Tuesday 25 June 2019

Blow for Arsenal in race for Champions League spot as Everton make it three wins in a row

Everton 1 Arsenal 0

Phil Jagielka of Everton celebrates with team mates after scoring his team's first goal during the Premier League match between Everton FC and Arsenal FC (Photo by Jan Kruger/Getty Images)
Phil Jagielka of Everton celebrates with team mates after scoring his team's first goal during the Premier League match between Everton FC and Arsenal FC (Photo by Jan Kruger/Getty Images)

Carl Markham

Club captain Phil Jagielka - who was not even in the team 30 minutes before kick-off - was Everton's unlikely match-winner as his first goal in almost two years dented Arsenal's top-four hopes.

At 36 years and 233 days, the centre-back, a late replacement for the ill Michael Keane and a 50-1 first goalscorer punt, became the oldest player to find the net in the Premier League this season with his early close-range finish enough for a 1-0 win at Goodison Park.

After waiting more than two years for victory over a top-six club, Marco Silva's side have now recorded two in as many home games, while a first league defeat in two months for Arsenal leaves their fourth-place vulnerable to Chelsea - level on points - who play West Ham on Monday.

Unai Emery's side managed just two shots on target and the only surprise was that after going a 16th-consecutive top-flight away match without a clean sheet - for the first time since February 1985 - they did not concede more.

One goal should not have been enough to beat a team with this much talent but it was as Jagielka's fourth appearance of the season - and his first at Goodison Park in 11 months proved to be a blessing in disguise.

Dominic Calvert-Lewin's header from Lucas Digne's 10th-minute long throw was half-blocked but the ball dropped through the crowd to Jagielka who prodded home Everton's 800th Premier League home goal from three yards.

The goal - and the home win over Chelsea last time out - gave Everton the confidence to take the game by the scruff of the neck.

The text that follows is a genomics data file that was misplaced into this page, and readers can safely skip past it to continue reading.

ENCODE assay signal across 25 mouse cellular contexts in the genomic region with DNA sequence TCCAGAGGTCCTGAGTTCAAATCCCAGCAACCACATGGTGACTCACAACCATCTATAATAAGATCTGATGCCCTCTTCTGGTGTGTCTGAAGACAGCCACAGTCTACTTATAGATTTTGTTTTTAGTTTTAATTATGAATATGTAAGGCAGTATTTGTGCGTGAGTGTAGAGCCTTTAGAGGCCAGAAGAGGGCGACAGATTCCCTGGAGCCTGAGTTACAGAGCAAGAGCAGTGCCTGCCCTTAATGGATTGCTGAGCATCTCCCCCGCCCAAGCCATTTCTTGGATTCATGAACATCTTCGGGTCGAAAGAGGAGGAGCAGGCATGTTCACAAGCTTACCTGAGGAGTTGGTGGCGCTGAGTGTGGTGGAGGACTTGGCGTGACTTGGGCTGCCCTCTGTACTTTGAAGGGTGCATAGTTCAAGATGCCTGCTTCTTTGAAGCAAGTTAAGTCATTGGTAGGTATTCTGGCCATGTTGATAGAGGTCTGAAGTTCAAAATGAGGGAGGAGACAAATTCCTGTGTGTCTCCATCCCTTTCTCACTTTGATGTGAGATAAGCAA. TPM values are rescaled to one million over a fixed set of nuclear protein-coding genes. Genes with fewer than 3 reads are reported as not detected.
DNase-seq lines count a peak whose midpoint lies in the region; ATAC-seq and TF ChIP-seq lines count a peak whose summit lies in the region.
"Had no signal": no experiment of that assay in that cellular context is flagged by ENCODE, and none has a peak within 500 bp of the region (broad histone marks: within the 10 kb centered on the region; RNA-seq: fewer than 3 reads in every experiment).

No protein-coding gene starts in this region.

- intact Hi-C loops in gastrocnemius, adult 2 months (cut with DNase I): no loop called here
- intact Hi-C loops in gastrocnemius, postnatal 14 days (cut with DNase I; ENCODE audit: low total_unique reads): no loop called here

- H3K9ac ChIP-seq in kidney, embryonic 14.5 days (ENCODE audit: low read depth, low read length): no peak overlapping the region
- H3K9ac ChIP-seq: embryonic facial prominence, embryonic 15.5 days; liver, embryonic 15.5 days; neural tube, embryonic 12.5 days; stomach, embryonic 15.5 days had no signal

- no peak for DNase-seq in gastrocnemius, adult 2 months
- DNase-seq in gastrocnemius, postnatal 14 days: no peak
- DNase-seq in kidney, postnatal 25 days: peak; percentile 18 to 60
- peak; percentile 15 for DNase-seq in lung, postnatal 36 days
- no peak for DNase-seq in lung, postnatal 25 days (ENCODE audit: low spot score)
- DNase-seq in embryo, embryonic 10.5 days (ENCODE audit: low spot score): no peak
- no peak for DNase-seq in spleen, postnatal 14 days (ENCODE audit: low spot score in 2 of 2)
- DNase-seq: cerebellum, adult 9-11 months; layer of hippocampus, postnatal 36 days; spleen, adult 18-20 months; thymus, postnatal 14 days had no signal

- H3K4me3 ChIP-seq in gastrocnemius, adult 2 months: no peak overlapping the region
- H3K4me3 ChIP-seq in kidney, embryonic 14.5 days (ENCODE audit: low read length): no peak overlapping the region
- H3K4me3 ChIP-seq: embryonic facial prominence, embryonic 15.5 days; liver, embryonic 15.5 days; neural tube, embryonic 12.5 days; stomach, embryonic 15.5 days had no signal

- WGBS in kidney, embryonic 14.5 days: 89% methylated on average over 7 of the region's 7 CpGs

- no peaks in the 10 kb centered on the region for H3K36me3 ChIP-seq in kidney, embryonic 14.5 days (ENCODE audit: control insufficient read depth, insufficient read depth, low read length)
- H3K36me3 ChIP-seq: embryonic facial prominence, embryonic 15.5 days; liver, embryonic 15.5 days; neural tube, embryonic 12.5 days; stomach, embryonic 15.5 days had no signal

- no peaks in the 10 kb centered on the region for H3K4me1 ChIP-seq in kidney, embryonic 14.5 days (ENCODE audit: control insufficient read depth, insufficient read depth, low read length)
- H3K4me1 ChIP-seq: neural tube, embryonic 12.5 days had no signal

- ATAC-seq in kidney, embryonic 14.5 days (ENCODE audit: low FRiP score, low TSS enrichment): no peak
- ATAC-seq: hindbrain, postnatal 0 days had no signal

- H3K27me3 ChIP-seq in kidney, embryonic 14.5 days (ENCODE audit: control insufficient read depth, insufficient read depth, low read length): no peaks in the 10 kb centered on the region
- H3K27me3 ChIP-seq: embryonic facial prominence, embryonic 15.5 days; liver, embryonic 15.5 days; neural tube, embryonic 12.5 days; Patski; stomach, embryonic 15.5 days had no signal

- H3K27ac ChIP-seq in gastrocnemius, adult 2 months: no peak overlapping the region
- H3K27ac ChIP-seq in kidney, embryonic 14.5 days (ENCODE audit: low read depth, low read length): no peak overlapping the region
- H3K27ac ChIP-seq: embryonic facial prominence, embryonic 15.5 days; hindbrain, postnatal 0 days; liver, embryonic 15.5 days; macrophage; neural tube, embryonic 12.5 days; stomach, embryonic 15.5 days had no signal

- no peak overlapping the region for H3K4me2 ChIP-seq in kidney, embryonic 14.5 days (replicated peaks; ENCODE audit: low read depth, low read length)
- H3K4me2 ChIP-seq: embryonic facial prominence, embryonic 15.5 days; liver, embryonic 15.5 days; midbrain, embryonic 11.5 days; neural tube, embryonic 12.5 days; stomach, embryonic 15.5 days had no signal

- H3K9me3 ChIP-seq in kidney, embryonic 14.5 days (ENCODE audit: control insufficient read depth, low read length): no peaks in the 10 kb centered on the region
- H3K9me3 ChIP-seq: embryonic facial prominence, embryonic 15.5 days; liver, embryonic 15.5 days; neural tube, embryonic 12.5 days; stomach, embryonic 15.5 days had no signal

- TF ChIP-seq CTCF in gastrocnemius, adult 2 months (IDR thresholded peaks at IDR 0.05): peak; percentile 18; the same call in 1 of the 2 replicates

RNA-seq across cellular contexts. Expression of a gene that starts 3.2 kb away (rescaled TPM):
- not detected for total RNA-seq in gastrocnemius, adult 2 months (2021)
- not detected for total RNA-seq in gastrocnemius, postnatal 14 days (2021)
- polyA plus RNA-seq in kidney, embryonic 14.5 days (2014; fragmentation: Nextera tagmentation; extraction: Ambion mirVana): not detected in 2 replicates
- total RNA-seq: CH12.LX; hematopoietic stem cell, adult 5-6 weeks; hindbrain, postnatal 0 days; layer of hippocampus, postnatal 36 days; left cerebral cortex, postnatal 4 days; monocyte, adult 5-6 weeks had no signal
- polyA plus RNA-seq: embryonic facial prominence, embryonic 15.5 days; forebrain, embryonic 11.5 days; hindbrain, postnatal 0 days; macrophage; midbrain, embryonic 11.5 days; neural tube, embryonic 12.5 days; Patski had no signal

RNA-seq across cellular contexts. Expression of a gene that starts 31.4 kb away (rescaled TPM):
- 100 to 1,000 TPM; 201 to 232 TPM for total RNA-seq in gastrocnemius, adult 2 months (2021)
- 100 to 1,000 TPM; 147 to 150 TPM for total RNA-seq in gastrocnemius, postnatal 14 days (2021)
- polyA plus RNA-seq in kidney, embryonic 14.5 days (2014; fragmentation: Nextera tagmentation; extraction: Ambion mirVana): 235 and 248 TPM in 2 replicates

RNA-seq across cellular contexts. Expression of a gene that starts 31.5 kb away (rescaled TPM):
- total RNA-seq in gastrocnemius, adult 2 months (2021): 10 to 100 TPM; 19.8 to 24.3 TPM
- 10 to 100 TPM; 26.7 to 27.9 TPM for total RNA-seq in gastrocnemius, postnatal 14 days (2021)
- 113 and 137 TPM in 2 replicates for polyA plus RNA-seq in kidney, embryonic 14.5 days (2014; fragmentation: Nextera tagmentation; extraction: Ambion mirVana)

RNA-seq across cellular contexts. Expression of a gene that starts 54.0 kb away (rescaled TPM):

They were helped, however, by their opponents' inability to gain a foothold in midfield with Andre Gomes spraying passes at will and Idrissa Gana Gueye covering the hard yards.

Up front Calvert-Lewin's incessant running has proved a handful for many centre-backs this season and his boundless energy was no different for Sokratis Papastathopoulos and Shkodran Mustafi, both of whom struggled with his pace and aerial capability.

Goalkeeper Jordan Pickford - who was disciplined in the week for his involvement in a bar fracas in the early hours of Monday - was put under little pressure but was keeping things simple none-the-less and his range kicking frequently picked out Calvert-Lewin or an advanced Digne.

Emery had to change things and he did so at half-time as he swapped Mohamed Elneny and Sead Kolasinac for Pierre-Emerick Aubameyang and Aaron Ramsey in switching to a flat back four and two up front.

Pickford, a virtual spectator in the first half, failed his first challenge after the break when he came to punch Ramsey's header but weakly returned the ball to the midfielder who wastefully volleyed over.

Ramsey had an effect in swinging the midfield balance back towards Arsenal but with wingers Bernard and Richarlison diligently tracking back, the spaces were just not there.

And with Calvert-Lewin continuing to win everything in the air, Arsenal were far from comfortable at the back, although Gylfi Sigurdsson, Richarlison and Bernard could all have put the match to bed in the final 20 minutes.

That they were allowed to get away with their misses showed just how toothless the Gunners were with Pickford not having to make a save in back-to-back home league victories for only the second time since October, put Everton back in the race for seventh place.

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